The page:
Food allergies occur when the immune system identifies the proteins in a particular food as harmful to the body, subsequently reacting to try to "fight off" the "harmful" proteins. Between two and eight percent of American children have food allergies. The most common food allergies in infants and children are:

  • Cow's milk
  • Eggs (especially egg whites)
  • Peanuts (groundnuts)
  • Tree nuts (including almonds, Brazil nuts, hazelnuts and walnuts)
  • Soy
  • Wheat

In adults, milk, egg and soy allergies are less common while fish and shellfish allergies are more common. This can be explained because most children grow out of their milk, egg and soy allergies, while young children don't eat very much fish or shellfish and therefore don't develop allergies or their allergies are not known. Nut allergies are common in adults as well as in children because these allergies are rarely outgrown. Only about 20 percent of children outgrow peanut allergies and about nine percent outgrow tree nut allergies.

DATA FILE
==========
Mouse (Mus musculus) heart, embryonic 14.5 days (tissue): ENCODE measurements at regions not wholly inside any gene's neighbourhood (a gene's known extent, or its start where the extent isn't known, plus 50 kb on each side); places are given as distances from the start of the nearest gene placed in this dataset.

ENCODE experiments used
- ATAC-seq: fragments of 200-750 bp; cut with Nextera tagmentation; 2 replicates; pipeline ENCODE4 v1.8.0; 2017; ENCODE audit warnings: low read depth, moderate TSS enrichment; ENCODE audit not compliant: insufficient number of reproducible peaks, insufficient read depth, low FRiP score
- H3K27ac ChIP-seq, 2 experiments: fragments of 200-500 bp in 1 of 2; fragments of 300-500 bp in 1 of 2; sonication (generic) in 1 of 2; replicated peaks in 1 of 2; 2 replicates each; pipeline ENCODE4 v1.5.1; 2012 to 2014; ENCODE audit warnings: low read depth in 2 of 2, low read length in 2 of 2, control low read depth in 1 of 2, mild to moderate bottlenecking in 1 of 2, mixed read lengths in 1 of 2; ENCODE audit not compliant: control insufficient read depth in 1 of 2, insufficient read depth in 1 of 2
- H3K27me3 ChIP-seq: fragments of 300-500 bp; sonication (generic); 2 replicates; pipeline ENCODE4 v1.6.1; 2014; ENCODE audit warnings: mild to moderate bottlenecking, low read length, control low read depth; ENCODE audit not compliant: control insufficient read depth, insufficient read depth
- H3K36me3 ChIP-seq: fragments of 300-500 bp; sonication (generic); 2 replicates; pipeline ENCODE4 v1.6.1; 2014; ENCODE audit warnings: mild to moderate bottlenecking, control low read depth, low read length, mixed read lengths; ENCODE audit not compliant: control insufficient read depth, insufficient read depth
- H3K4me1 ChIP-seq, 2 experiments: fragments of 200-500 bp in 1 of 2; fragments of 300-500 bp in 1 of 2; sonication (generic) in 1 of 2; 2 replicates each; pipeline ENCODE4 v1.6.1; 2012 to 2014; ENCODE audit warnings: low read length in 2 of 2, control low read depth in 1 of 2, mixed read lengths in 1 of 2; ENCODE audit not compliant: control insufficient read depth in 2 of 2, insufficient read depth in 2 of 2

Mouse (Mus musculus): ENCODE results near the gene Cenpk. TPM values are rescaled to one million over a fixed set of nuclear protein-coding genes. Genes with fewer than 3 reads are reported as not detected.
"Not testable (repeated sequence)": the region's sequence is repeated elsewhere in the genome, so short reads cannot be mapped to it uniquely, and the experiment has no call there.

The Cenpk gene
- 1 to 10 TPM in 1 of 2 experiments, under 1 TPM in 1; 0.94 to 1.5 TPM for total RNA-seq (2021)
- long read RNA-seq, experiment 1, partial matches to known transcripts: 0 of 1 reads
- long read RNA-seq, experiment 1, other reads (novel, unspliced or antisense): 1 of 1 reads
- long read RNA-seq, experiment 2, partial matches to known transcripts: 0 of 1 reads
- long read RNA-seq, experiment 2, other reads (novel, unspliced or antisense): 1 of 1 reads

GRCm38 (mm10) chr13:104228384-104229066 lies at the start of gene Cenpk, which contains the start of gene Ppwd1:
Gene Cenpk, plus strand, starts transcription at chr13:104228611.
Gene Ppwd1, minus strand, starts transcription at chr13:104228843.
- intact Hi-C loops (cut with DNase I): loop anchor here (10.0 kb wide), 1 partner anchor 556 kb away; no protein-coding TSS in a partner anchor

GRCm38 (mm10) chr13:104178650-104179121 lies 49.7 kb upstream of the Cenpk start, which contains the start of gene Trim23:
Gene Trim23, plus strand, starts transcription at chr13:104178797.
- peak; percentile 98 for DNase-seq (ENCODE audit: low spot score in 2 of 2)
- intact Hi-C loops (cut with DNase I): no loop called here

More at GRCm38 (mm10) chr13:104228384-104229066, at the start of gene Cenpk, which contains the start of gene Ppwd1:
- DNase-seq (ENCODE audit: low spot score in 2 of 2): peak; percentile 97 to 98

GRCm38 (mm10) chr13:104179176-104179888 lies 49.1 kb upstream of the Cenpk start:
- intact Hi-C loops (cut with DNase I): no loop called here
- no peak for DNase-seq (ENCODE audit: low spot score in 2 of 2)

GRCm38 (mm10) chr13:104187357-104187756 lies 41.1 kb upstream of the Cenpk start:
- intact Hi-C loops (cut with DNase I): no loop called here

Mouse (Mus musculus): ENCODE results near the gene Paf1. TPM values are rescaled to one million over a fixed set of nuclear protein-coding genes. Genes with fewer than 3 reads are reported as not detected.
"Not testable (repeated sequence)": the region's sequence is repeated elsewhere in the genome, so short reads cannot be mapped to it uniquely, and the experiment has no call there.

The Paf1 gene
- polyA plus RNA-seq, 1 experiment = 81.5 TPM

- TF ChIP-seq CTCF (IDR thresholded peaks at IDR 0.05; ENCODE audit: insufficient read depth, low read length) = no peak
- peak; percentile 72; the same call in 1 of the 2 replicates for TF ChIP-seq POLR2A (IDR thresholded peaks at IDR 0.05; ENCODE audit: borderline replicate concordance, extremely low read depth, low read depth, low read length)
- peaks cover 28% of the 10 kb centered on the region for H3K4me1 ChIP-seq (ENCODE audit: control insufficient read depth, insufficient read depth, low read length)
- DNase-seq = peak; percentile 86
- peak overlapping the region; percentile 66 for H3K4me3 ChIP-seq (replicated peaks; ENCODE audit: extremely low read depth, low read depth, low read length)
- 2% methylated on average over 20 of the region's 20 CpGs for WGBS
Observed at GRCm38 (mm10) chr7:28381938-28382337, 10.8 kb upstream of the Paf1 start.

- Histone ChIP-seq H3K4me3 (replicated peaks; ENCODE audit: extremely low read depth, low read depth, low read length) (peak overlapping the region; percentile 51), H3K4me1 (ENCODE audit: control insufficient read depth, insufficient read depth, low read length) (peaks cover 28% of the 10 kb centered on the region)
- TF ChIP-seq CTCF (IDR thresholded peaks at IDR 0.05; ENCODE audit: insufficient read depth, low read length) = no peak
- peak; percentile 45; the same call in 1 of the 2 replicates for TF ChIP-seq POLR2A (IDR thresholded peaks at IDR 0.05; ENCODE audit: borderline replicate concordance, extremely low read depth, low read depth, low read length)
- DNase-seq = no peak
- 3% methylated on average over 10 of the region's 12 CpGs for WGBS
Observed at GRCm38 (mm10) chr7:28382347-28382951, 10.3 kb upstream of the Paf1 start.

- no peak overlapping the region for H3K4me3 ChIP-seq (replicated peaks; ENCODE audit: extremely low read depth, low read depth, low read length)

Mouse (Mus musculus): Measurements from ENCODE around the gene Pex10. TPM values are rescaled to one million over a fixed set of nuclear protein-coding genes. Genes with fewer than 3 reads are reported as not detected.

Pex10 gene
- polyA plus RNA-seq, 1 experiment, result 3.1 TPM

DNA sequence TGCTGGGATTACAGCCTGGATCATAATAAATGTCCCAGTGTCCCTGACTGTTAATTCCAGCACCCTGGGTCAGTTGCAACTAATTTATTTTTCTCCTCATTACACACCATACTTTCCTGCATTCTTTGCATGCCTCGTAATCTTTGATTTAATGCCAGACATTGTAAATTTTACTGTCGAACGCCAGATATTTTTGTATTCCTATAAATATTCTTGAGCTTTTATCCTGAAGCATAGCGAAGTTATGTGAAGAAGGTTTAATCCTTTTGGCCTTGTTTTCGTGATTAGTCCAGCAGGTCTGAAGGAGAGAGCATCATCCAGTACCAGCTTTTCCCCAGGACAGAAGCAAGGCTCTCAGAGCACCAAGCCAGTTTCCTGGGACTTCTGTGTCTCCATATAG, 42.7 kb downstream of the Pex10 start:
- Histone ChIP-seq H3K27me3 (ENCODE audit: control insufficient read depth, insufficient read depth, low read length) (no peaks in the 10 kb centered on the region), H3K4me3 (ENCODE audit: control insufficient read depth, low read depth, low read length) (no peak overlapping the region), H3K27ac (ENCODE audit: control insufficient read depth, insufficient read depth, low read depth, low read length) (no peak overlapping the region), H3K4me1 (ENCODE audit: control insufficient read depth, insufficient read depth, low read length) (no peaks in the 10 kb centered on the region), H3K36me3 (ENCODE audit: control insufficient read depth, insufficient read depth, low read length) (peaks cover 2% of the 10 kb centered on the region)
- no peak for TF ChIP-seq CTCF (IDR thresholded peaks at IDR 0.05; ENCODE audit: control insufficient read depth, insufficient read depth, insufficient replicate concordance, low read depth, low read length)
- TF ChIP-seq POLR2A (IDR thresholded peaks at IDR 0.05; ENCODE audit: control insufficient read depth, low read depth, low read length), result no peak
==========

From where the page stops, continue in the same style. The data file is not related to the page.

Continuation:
If your infant has food allergies he may have symptoms of the skin such as itchiness, rashes or swelling; gastrointestinal symptoms such as abdominal pain, diarrhea or vomiting; or respiratory symptoms such as difficulty breathing. An allergist can test your child for allergies with a blood test or a skin prick test. If he is diagnosed with food allergies, you'll have to read food labels carefully to ascertain whether there might be traces of the allergen in product you wish to purchase. Depending on the severity of the allergy, you may have to prevent your child from coming into contact with the allergens at all and you may need to carry epinephrine with you so you can treat him immediately if he has a severe reaction.